Every older person is indeed different, as indicated by WHO. Some older persons will function like a 30-year-old person, while many old persons will fail this task and require full time assistance [1]. According to the current view, age would represent not a cause of effects, but rather an index to the accumulating effects of many causes [6].


3. Anthropological Aspects

Aspects of aging have been the object of study by biological anthropologists. Matter of discussion include the essence of chronic disease, bone and reproductive biology, and body composition over the scenario of demographics, which is rapidly changing [7].

An essential aspect to consider is the increase in life expectancy during the hominid evolution. One striking aspect in evolutionary biology is that the estimated maximum lifespan has almost doubled. The difference is enormous, i.e., from our ancestors Australopithecines with approximately 53 years (and 15 year life expectancy) to modern humans with about 122 years (and now 83 year life expectancy) [8-11]. This enormous gap in life expectancy has occurred in the last 200 years [9]. In the United States, a similar increasing trend has occurred in less than 100 years, i.e., life expectancy has increased from 46 years (in 1900) to 77 years (in 1997) [12, 13]. In spite of a general trend in increase of life expectancy worldwide, differences are still striking across populations. Observations show that life expectancy is as low as 35 years in Botswana but raises to 83 years in Andorra [2]. Thus, the research is now focusing on the question if the increase in human life expectancy will continue to occur in the world [14, 15]. Some pragmatic aspects exist in this respect. Epidemics might drastically affect these trends. HIV/AIDS in Africa contribute to decrease life expectancy in that continent, and this aspect increases the gap between developing and developed countries [16].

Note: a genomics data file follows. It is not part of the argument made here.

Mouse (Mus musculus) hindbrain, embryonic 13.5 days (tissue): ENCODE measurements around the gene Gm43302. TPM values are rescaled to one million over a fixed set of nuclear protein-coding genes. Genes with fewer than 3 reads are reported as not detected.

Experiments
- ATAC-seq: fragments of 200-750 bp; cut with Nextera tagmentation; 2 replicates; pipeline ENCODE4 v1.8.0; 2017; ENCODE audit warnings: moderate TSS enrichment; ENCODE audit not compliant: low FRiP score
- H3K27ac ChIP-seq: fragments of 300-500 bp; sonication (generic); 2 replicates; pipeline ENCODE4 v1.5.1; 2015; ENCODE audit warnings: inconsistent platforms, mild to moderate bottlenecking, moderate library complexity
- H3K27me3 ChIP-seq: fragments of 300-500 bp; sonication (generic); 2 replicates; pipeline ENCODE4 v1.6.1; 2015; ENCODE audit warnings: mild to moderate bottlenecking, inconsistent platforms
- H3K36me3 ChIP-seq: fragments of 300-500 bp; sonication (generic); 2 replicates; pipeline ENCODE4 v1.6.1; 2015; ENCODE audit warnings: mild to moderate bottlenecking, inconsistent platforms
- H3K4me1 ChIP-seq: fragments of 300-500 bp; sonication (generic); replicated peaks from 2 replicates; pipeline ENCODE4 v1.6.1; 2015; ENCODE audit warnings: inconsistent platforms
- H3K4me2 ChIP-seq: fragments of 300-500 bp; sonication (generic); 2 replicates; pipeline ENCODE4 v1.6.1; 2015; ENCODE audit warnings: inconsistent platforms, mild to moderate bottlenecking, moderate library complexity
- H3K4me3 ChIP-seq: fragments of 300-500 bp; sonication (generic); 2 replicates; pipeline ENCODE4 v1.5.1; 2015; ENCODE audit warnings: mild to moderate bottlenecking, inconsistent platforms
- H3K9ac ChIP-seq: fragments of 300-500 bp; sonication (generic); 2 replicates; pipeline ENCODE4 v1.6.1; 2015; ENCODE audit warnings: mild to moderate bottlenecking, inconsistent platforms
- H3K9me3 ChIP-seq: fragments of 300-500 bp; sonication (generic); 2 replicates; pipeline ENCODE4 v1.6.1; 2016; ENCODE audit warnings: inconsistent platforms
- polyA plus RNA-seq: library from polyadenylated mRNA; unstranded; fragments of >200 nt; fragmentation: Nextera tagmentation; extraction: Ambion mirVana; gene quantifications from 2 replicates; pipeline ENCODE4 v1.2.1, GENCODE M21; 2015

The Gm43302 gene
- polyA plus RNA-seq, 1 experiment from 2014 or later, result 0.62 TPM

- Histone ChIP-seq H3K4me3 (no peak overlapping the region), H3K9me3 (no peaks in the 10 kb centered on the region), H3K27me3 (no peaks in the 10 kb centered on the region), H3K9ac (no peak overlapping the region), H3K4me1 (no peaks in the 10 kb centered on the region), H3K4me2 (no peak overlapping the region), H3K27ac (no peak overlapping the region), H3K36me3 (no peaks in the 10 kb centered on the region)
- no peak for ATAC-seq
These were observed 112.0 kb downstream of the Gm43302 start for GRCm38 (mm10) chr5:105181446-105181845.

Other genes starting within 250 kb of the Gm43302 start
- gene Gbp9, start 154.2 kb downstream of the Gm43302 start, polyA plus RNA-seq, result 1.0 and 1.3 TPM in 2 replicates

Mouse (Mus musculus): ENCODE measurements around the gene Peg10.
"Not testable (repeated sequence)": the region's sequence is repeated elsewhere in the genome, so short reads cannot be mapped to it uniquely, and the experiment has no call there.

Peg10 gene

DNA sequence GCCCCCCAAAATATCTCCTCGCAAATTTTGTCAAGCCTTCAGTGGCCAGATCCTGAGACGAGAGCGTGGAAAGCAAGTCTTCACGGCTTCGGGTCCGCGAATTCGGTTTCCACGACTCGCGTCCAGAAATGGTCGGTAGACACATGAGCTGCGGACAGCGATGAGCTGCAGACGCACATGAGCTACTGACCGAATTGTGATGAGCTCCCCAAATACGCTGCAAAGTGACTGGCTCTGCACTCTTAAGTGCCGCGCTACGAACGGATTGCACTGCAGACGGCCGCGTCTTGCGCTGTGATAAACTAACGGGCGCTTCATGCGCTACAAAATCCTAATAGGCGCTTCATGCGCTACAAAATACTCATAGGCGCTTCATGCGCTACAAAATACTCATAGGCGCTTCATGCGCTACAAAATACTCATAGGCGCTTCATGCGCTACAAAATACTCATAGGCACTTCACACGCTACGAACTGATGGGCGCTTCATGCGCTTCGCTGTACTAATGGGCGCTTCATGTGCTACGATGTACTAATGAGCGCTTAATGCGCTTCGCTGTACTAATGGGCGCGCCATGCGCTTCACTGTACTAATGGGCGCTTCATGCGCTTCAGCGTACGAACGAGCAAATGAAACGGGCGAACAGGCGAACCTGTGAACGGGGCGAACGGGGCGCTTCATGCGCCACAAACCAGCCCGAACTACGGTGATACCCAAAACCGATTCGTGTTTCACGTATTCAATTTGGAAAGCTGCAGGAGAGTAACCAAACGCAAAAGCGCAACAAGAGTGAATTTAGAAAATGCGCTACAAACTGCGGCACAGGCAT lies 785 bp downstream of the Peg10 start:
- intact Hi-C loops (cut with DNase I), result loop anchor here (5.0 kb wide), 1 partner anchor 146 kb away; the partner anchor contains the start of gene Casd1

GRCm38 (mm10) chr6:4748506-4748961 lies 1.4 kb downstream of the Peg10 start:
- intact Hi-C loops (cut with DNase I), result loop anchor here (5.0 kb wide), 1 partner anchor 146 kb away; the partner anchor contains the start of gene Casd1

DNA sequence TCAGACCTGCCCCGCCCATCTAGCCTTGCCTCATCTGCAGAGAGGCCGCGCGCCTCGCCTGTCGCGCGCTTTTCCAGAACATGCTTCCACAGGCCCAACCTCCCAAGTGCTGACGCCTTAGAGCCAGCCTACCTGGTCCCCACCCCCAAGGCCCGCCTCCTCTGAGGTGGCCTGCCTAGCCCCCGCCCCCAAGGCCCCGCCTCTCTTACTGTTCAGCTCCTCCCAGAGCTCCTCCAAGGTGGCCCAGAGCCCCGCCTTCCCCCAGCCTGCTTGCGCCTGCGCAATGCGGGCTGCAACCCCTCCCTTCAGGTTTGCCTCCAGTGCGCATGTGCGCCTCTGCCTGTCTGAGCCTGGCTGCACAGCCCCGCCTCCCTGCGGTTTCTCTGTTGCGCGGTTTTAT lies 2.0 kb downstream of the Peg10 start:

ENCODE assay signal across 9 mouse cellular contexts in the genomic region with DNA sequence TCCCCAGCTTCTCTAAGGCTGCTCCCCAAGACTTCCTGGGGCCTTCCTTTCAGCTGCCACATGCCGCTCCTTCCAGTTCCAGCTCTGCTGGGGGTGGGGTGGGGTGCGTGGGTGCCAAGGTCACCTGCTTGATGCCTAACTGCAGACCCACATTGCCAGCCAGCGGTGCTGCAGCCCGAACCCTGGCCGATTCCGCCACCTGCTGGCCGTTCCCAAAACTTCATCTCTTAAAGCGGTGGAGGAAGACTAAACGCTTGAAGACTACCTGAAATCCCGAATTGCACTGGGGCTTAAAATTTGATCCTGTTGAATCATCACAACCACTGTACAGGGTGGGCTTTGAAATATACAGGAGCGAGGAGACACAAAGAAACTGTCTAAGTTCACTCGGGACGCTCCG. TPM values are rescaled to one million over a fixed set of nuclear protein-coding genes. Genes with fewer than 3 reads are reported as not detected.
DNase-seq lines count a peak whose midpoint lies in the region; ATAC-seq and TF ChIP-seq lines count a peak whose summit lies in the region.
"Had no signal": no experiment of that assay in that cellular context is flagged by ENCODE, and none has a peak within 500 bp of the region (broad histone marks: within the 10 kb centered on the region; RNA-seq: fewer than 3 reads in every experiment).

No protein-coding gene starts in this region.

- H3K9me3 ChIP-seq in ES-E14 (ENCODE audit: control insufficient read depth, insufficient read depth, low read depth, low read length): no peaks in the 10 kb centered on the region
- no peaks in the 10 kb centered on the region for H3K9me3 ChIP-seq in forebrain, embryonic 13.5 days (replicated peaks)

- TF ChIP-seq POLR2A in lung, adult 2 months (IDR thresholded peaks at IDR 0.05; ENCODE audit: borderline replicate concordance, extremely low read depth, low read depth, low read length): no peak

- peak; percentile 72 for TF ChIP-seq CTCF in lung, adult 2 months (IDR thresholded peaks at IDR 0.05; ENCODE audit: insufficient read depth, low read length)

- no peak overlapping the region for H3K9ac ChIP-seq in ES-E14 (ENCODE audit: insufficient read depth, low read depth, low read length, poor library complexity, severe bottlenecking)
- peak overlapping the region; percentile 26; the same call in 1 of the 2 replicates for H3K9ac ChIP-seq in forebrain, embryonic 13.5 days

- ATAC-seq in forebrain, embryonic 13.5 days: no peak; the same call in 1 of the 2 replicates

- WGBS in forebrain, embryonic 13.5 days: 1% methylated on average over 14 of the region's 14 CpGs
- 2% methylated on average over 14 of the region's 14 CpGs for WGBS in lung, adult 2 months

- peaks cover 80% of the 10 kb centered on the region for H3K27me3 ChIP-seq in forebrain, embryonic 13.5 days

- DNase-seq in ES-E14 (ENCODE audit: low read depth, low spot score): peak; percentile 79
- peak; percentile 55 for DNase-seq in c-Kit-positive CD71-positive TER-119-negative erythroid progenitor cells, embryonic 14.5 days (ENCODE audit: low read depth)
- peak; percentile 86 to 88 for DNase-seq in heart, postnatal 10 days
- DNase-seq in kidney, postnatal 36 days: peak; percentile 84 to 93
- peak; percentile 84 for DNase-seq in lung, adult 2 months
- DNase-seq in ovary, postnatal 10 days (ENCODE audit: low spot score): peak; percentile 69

4. Aging: a Holistic Perspective

The results of such rapid changes in aging imply that societies, health systems, individuals and government must adapt to the new scenarios. An anthropological perspective is welcome in this context, since a biomedical research follows rather reductionist hypotheses. Biomedical research indeed tends to separate the biology from the cultural domains, and recapitulates straight unidirectional perspectives and directions [17], instead of looking at the rather multidirectional influence of several factor. These factors include behavior, environment, culture, which all will affect health.

Studies conducted in the scientific context of Gerontology depict a rather normal” aging, i.e., within the Baltimore Longitudinal Study of Aging (BLSA) [18]. The scientists explored age- associated changes in anatomical integrity and function across all physiological systems, including musculoskeletal, cardiovascular, endocrine, renal, etc.). This study concludes that genetic factors influence aging and longevity. However, apparently simple environmental factors also greatly influence the quality of our own aging, and include watching a persons weight and waist, eating a healthy diet, exercising regularly, refraining from tobacco use, and maintaining an active role in the society. At variance with genetic factors, almost all environmental, cultural and socio- economic factors influencing healthy aging are modifiable, leading to possible actions (public- health oriented policies) aimed to primary prevention.

Environment and epigenetic factors

Environmental factors do modulate vulnerability during elderly. A healthy environment contributes to extra years passed in good health, a condition when there is little difference in ability level, as compared with young people. Conditions in older age are non-communicable diseases, and healthy environment and behaviors contribute to reducing the risk of non-communicable diseases and improving physical and mental capacity. By contrast, the unhealthy environment contributes to fast decline in both physical and mental capacity, with the ultimate result of negative implications for older people and for the society.

Another aspect is that environmental factors can influence the aging process at an early stage. In particular, the environments that people live in as children, or even as developing foetuses, together with their personal characteristics will produce long-term effects on how they age. The role of epigenetic factors is essential, and the pathway includes the environment continuously interacting with body cells and the epigenome (i.e., histone modification, DNA methylation, miRNA mediated gene silencing, evolution of inherited genome, and gene polymorphism, ultimately leading to disease onset if the system becomes unbalanced. Wang et al., [19], investigated the Great China famine exposure during infancy. Exposure in 2,148 participants was associated with increased risk of metabolic syndrome (P=0.004) in adults aged 50s and occurring in the three exposed groups, i.e., foetal, infant, and preschool. The study provided further evidence for the developmental origin’s hypothesis. In the Dutch famine studies [20, 21], the authors measured body size of 741 people born at term between 1943 and 1947 in Amsterdam.